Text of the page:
A domestic battlefield Households: The University of Maryland's proposal to recognize "domestic partnerships" for employees places it in the middle of an emotionally charged debate.

The Education Beat

July 07, 1996|By Mike Bowler | Mike Bowler,SUN STAFF

A PROPOSAL to extend husband-wife benefits to most employees of the University of Maryland System comes before UM's board of regents Friday, and it will be a case of the earnest democratic process confronting the steel-edged reality of politics.

The "domestic partner benefits" measure was recommended by a 5-2 vote this spring by an ad hoc university committee. It held hearings, conducted interactive video sessions with constituents and considered 250 pieces of correspondence. (Many more letters have flowed since the committee's recommendation in April.)

The committee's work was the essence of democracy in action, but it immediately came under attack from two of Maryland's most powerful politicians, Senate President Thomas V. Mike Miller Jr. and House Speaker Casper R. Taylor Jr., who called the proposal an attack on family and moral values.

Both men said they were speaking "personally," but both have considerable power over UM's budget and other matters at the 11-campus system, which employs some 22,000 people. There's question that the regents have the legal authority to align UM with a number of other schools (Michigan, Wisconsin, many prestigious private colleges) and businesses (Time, Capital Cities/ABC) in extending benefits to domestic partners.

But, as UM Chancellor Donald N. Langenberg pointed out when the College Park campus senate ignited the match two years ago, the issue is as emotionally charged as abortion. Many opponents see the extension of benefits to domestic partners as an endorsement of "living in sin," and the "sin" they're talking about primarily is homosexuality. From their perspective, the wages of sin is fringe benefits.

Using Census Bureau figures, the university committee estimated that some 690 full-time and 222 part-time employees have live-in partners, the vast majority of them heterosexuals. The committee estimated that even a "worst-case" scenario -- if every eligible employee filed for benefits -- would cost the university very little. Extending tuition remission benefits to the children of domestic partners, for example, would cost a maximum of $170,000.

But for most of the proponents, the issue is a matter of simple fairness. "My personal view is that the time has come for us to be a little more fair and open," Calvin W. Burnett, president of Coppin State College in Baltimore, said last week.

Some opponents use legal arguments. For example, Robert Smoes, a biology professor at Towson State University, noted in e-mail to the university senate that domestic partnerships are "undefined and unknown" entities.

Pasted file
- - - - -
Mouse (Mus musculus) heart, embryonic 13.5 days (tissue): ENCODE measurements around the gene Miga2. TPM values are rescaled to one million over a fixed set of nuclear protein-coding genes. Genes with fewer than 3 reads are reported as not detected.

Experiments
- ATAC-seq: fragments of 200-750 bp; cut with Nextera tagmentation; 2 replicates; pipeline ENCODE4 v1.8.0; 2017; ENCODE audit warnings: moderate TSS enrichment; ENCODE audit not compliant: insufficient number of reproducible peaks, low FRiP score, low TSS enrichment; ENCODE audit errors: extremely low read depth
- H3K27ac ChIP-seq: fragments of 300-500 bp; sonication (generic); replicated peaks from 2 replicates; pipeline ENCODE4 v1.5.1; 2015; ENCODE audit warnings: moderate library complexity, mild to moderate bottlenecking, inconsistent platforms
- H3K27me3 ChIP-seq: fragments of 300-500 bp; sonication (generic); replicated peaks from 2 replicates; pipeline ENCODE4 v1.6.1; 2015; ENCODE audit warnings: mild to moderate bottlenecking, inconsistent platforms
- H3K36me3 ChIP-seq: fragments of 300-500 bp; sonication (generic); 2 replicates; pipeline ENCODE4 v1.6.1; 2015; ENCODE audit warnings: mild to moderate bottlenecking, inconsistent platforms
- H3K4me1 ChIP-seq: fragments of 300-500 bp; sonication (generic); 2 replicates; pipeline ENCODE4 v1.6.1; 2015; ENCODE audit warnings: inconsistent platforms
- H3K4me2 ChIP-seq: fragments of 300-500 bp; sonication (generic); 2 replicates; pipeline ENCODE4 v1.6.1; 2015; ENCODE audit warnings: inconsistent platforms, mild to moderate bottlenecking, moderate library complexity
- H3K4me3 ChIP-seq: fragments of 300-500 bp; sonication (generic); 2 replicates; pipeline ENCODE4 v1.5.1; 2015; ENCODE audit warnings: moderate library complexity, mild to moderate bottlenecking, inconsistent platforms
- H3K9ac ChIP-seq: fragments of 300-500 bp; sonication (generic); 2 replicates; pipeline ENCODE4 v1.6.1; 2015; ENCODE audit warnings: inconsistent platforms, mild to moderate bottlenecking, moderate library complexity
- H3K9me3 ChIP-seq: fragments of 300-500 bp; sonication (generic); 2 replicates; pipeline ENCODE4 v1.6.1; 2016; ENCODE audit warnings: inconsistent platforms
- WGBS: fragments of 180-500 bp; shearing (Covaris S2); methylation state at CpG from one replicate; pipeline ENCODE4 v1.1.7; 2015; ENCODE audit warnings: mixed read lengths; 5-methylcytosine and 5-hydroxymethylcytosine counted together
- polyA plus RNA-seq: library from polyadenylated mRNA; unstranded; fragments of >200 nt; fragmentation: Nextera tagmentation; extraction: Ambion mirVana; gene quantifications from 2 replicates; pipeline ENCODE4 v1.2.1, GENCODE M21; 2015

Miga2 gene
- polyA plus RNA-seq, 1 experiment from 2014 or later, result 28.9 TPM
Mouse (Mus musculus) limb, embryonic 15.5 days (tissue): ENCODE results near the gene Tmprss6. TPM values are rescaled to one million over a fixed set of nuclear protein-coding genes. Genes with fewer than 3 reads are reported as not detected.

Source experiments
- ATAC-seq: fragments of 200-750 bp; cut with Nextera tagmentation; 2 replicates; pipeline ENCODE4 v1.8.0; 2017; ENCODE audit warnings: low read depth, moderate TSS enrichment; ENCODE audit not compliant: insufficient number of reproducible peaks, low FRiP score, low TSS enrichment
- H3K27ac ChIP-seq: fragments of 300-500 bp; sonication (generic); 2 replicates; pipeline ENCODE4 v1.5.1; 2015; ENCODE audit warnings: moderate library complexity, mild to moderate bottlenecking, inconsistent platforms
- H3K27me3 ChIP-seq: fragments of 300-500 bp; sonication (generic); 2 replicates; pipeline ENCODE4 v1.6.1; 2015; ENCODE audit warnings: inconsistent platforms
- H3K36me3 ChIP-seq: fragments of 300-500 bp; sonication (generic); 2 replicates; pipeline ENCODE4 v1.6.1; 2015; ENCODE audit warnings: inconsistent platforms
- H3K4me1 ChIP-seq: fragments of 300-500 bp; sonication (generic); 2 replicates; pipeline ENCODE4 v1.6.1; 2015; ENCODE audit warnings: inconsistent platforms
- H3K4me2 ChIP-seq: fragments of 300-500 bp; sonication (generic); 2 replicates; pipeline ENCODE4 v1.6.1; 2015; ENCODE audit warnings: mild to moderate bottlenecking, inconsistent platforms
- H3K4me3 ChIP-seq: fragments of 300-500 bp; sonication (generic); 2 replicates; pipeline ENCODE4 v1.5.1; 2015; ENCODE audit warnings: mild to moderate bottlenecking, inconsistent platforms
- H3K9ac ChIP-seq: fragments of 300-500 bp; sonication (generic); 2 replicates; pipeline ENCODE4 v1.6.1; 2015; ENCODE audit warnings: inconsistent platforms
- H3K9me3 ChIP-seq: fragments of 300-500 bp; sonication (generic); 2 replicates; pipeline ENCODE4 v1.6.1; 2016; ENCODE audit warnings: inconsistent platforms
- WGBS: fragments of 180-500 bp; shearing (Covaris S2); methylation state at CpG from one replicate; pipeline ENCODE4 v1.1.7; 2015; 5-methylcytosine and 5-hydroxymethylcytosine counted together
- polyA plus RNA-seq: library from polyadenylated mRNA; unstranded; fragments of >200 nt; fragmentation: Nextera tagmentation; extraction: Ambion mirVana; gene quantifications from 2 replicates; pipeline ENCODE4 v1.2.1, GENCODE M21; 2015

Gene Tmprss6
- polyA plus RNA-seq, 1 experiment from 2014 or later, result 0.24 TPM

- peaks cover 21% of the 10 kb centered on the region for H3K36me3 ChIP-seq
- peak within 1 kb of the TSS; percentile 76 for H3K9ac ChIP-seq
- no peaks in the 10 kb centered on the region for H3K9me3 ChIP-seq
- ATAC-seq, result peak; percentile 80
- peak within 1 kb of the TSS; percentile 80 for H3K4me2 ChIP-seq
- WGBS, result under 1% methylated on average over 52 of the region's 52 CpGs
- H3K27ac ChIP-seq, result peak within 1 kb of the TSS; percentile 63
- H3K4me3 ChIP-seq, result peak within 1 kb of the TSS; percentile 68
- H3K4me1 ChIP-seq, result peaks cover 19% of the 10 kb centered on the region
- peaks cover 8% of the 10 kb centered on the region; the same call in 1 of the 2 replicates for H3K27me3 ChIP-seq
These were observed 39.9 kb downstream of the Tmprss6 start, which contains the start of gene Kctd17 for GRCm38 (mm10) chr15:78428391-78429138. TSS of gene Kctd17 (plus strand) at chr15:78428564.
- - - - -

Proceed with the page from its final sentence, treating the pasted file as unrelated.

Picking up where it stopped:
Married couples sign a contract and have "legally enforced responsibilities," Smoes wrote. Domestic partners do not. And what of the potential for abuse? What about roommates; are they covered? Could domestic partner benefits "simply be reduced to 'me and any person of my choice' with no compelling good to the state?"

But people sign their tax returns, proponents argue, and the majority are honest. A simple affidavit has proved effective in most of the 500 cases where benefits have been extended to unmarried couples by public and private employers across the nation.

Whatever action the regents take Friday, no doubt they'll be criticized. If they reject the proposal, they'll be accused of retreating under political pressure, although a university official said last week that the political threat might just steel the regents to demonstrate independence. If they approve the proposal, the chorus from the anti-gay crowd will be deafening.

And delaying the decision simply puts off the inevitable and sends a message to those who tried to reach consensus the way a university ought to.

Judges plan joint hearing on Baltimore school suits

The federal judge presiding over the the 12-year-old special education suit in Baltimore and the state judge handling the more recent Baltimore school finance suit reportedly are planning a joint hearing in November on issues related to both cases.

Such a forum combining federal and state jurisdictions in a single courtroom is unprecedented in American school law.

Private management makes its last stand

Education Alternatives Inc.'s departure from Hartford, Conn., left Minneapolis as the only public school system in the nation managed by a private company.

That company, Public Strategies Group, and its chief executive, Peter Hutchinson, who is also the Minneapolis superintendent, recently got a C grade from the Minneapolis Board of Education for second-quarter performance.

Meanwhile, the Minnesota State Board of Education extended Hutchinson's contract another three years on a 5-3 vote. The three detractors cited low test scores.

The Minneapolis experience should be of interest to Maryland officials trying to forge a state-city "partnership" to operate Baltimore schools.

Pub Date: 7/07/96

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